When Qatari leader Sheikh Tamim bin Hamad al-Thani argued in the New York Times on Tuesday for the necessity of holding authoritarian leaders to account, he probably wasn’t talking about himself.
In Washington for an Oval Office meeting Tuesday afternoon with President Barack Obama, Thani previewed the message he would deliver to his American counterpart with this whopper:
Addressing the root causes of terrorism will require a deeper, longer-term, and more strategic approach to the problem. It will require political leaders to have the courage to negotiate pluralistic, inclusive, power-sharing solutions to regional disputes. And it will require that tyrants be held to account.
This from a man who was handed his country’s throne by his father. A hereditary monarchy, Qatar has managed to avoid the storm winds of the Arab Spring by holding to the basic bargain of the Thani family’s rule: Acquiescence to authoritarian power in exchange for vast wealth.
So when Thani writes of holding tyrants to account, it’s with no small measure of unintended irony given the human rights abuses his government has condoned in preparing for the 2022 World Cup, the bid for which has been dogged by allegations of bribery.
The country has relied heavily on migrant labor to build stadiums and related infrastructure, and human rights advocates have described their labor conditions as a form of modern-day slavery. Moreover, Nepalese migrant workers are reported to have died while working on these projects at a rate of one every two days. While precise figures are hard to come by, hundreds of migrant workers have likely lost their lives on the job in Qatar.
But this, of course, is small potatoes, as Qatar and the United States work hand-in-hand to “to negotiate pluralistic, inclusive, power-sharing solutions to regional disputes,” as Thani put it in the Times. Following their Oval Office meeting, Obama and Thani pledged solidarity in the fight against the Islamic State militant group. “We are both committed to making sure that ISIL is defeated,” Obama said, using an alternative name for the Islamic State.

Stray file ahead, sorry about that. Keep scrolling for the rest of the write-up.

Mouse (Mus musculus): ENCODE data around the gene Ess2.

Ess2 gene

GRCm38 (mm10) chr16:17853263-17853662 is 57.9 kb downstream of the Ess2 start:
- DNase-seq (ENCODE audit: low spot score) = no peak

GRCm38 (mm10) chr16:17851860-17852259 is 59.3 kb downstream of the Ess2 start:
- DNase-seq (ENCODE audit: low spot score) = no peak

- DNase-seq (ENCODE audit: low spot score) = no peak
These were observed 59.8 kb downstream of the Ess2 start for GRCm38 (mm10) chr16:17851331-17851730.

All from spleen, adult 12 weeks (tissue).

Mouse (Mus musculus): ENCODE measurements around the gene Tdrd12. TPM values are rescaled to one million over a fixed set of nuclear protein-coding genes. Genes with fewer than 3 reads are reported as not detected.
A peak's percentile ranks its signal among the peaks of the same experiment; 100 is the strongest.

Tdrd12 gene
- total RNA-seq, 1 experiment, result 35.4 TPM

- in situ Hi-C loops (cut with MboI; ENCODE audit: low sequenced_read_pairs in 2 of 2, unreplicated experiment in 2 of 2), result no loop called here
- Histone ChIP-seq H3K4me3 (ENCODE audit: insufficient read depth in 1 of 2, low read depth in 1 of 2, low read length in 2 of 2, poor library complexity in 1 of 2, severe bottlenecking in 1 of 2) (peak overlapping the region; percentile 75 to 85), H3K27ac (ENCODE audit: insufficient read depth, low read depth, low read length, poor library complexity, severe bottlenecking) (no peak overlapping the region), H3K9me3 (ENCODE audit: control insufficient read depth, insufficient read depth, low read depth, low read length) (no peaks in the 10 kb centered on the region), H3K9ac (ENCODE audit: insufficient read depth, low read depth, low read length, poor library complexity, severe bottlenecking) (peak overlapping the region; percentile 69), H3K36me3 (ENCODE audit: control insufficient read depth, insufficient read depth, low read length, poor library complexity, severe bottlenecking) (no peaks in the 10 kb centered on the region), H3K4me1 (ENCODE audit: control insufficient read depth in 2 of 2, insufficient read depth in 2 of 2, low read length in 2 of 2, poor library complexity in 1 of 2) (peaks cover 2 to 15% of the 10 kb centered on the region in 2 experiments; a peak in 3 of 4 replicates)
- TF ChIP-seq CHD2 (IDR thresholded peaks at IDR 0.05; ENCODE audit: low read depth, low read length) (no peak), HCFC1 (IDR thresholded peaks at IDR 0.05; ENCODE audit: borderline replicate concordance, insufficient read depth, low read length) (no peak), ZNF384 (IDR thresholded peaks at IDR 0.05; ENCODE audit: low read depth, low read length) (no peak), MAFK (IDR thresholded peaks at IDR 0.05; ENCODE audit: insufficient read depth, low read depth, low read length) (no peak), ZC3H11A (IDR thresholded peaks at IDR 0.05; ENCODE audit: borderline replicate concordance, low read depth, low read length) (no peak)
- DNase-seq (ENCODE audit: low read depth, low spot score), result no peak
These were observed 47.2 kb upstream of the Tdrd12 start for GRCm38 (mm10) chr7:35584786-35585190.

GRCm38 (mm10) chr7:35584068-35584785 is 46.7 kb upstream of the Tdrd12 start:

In recent years, Qatar has carved out a powerful role for itself as a broker between the United States and the Middle East’s many Islamist movements. It was Qatar that brokered the release of the American writer Peter Theo Curtis and negotiated the prisoner swap with the Taliban that secured the freedom of Army sergeant Bowe Bergdahl. Moreover, Qatar played a key role as an intermediary in ending fighting in the Gaza Strip last summer. The country also plays host to a significant American air base.
At the same time, Qatar has used its oil wealth to finance the activities of Islamist groups in the region. Some American intelligence officials believe that Qatar’s patronages has included financing terrorist groups — or at the very least turning a blind eye to Qatari financiers backing organizations such as Jabhat al-Nusra, al Qaeda’s affiliate in Syria.
Qatar vehemently denies these accusations and argues that it plays a necessary role in helping to free Western hostages and creating what the country’s foreign minister has described as “platforms for dialogue.”
That position as a go-between has helped insulate Qatar from criticisms of its human rights record. Indeed, reading Thani’s op-ed in the Times one could be forgiven for getting the impression that he arrives in Washington as a reformist democrat, and not a major player in the autocratic politics of the Middle East.
Mark Wilson/Getty Images